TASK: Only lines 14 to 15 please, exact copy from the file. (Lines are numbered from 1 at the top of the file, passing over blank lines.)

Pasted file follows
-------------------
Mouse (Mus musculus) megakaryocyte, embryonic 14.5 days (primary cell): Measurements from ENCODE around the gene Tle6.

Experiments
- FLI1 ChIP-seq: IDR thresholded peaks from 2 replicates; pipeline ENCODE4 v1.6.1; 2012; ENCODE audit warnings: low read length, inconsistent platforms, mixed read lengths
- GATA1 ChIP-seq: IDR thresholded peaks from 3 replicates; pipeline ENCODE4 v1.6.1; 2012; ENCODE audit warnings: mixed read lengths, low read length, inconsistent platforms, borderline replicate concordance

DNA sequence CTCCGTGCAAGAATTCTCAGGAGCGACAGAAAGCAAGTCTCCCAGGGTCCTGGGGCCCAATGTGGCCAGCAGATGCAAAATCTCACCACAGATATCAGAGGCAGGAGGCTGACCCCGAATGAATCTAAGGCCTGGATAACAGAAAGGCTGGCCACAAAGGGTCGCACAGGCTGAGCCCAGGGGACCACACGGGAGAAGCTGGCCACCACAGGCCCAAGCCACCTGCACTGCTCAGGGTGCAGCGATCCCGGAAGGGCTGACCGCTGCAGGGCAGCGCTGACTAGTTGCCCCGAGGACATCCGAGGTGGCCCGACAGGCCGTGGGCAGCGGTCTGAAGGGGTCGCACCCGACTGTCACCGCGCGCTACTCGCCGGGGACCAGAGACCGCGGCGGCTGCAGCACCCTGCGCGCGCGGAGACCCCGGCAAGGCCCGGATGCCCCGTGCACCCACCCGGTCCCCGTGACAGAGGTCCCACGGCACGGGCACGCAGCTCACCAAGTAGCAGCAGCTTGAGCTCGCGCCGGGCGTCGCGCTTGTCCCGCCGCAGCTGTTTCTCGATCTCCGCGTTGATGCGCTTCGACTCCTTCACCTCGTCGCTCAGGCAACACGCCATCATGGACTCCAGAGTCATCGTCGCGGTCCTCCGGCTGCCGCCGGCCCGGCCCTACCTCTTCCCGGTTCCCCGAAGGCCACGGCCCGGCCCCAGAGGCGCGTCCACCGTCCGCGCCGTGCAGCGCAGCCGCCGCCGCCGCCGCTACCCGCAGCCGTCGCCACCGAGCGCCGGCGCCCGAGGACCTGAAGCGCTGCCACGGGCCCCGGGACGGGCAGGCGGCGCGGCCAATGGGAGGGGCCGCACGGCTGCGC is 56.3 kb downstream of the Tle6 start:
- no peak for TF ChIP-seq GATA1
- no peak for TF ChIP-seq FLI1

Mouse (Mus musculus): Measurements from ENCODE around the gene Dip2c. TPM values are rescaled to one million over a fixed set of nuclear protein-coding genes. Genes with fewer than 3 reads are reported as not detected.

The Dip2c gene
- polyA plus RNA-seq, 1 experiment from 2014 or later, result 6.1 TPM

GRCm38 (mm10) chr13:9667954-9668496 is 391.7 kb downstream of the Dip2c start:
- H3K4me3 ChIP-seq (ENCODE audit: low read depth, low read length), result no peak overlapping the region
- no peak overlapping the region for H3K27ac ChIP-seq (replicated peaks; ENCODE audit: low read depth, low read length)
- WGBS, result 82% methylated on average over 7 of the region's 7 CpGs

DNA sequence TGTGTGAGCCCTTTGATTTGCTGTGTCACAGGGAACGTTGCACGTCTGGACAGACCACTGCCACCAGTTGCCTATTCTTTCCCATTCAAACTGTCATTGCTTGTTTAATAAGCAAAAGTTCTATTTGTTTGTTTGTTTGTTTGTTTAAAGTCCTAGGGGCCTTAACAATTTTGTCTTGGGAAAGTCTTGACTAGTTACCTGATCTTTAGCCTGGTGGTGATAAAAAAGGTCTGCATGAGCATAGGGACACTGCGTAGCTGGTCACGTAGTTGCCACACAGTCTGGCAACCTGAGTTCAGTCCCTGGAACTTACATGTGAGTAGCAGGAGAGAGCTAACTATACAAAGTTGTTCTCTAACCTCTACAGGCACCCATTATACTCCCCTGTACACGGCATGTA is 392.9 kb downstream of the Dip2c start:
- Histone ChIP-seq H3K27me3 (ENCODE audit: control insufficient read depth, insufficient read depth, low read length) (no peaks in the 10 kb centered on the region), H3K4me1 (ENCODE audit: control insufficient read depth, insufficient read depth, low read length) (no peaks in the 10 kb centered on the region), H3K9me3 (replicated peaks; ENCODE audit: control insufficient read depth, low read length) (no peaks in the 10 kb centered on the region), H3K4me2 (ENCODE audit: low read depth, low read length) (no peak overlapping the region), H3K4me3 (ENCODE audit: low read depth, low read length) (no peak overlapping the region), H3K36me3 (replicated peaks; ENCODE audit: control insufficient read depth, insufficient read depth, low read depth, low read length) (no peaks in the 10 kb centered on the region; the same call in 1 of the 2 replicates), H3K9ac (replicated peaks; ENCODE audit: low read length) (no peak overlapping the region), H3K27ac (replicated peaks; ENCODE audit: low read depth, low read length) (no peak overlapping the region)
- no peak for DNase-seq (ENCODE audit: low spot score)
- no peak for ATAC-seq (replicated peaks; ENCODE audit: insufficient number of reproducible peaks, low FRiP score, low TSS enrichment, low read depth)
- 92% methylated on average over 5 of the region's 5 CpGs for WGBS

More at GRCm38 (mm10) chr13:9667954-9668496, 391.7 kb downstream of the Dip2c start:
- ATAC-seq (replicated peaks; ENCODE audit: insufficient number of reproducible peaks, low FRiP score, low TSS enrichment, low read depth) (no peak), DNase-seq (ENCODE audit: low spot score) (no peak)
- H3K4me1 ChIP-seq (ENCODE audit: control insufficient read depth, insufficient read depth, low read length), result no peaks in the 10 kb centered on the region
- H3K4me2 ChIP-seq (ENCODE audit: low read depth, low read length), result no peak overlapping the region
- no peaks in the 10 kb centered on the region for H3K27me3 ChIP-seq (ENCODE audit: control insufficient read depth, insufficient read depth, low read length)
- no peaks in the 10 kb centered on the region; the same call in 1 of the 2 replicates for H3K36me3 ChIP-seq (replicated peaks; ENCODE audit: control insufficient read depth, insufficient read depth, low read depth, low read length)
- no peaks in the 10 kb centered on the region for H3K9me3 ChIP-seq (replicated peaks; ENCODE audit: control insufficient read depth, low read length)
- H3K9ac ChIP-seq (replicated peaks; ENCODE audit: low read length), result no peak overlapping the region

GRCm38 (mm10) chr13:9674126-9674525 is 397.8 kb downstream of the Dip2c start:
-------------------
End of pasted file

- WGBS, result 82% methylated on average over 7 of the region's 7 CpGs

DNA sequence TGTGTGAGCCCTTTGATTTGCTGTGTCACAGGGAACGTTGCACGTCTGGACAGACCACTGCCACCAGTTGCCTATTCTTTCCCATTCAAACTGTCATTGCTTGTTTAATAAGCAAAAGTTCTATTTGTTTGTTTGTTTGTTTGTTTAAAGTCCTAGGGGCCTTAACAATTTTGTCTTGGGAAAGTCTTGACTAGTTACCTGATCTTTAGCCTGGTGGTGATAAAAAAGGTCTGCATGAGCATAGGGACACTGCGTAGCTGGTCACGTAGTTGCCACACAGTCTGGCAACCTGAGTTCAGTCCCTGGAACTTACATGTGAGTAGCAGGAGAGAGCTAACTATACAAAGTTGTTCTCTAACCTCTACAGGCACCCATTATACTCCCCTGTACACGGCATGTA is 392.9 kb downstream of the Dip2c start: